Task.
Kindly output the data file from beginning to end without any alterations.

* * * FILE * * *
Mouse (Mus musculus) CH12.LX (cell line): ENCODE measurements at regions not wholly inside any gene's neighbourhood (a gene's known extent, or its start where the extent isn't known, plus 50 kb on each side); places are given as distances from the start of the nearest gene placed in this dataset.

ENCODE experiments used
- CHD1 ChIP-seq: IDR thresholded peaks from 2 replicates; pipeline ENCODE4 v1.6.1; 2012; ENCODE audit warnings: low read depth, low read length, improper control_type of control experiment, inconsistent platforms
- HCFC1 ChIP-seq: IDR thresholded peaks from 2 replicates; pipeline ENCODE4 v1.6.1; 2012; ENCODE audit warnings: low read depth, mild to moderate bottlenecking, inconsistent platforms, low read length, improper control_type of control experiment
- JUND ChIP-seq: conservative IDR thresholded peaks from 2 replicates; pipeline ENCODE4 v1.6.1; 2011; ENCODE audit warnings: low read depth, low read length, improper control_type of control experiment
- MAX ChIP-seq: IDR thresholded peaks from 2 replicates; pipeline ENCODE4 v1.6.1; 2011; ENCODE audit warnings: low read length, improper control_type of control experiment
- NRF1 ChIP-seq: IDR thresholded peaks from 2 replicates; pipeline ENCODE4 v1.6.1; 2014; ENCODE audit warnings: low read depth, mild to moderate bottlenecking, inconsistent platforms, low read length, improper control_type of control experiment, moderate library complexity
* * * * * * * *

Mouse (Mus musculus) CH12.LX (cell line): ENCODE measurements at regions not wholly inside any gene's neighbourhood (a gene's known extent, or its start where the extent isn't known, plus 50 kb on each side); places are given as distances from the start of the nearest gene placed in this dataset.

ENCODE experiments used
- CHD1 ChIP-seq: IDR thresholded peaks from 2 replicates; pipeline ENCODE4 v1.6.1; 2012; ENCODE audit warnings: low read depth, low read length, improper control_type of control experiment, inconsistent platforms
- HCFC1 ChIP-seq: IDR thresholded peaks from 2 replicates; pipeline ENCODE4 v1.6.1; 2012; ENCODE audit warnings: low read depth, mild to moderate bottlenecking, inconsistent platforms, low read length, improper control_type of control experiment
- JUND ChIP-seq: conservative IDR thresholded peaks from 2 replicates; pipeline ENCODE4 v1.6.1; 2011; ENCODE audit warnings: low read depth, low read length, improper control_type of control experiment
- MAX ChIP-seq: IDR thresholded peaks from 2 replicates; pipeline ENCODE4 v1.6.1; 2011; ENCODE audit warnings: low read length, improper control_type of control experiment
- NRF1 ChIP-seq: IDR thresholded peaks from 2 replicates; pipeline ENCODE4 v1.6.1; 2014; ENCODE audit warnings: low read depth, mild to moderate bottlenecking, inconsistent platforms, low read length, improper control_type of control experiment, moderate library complexity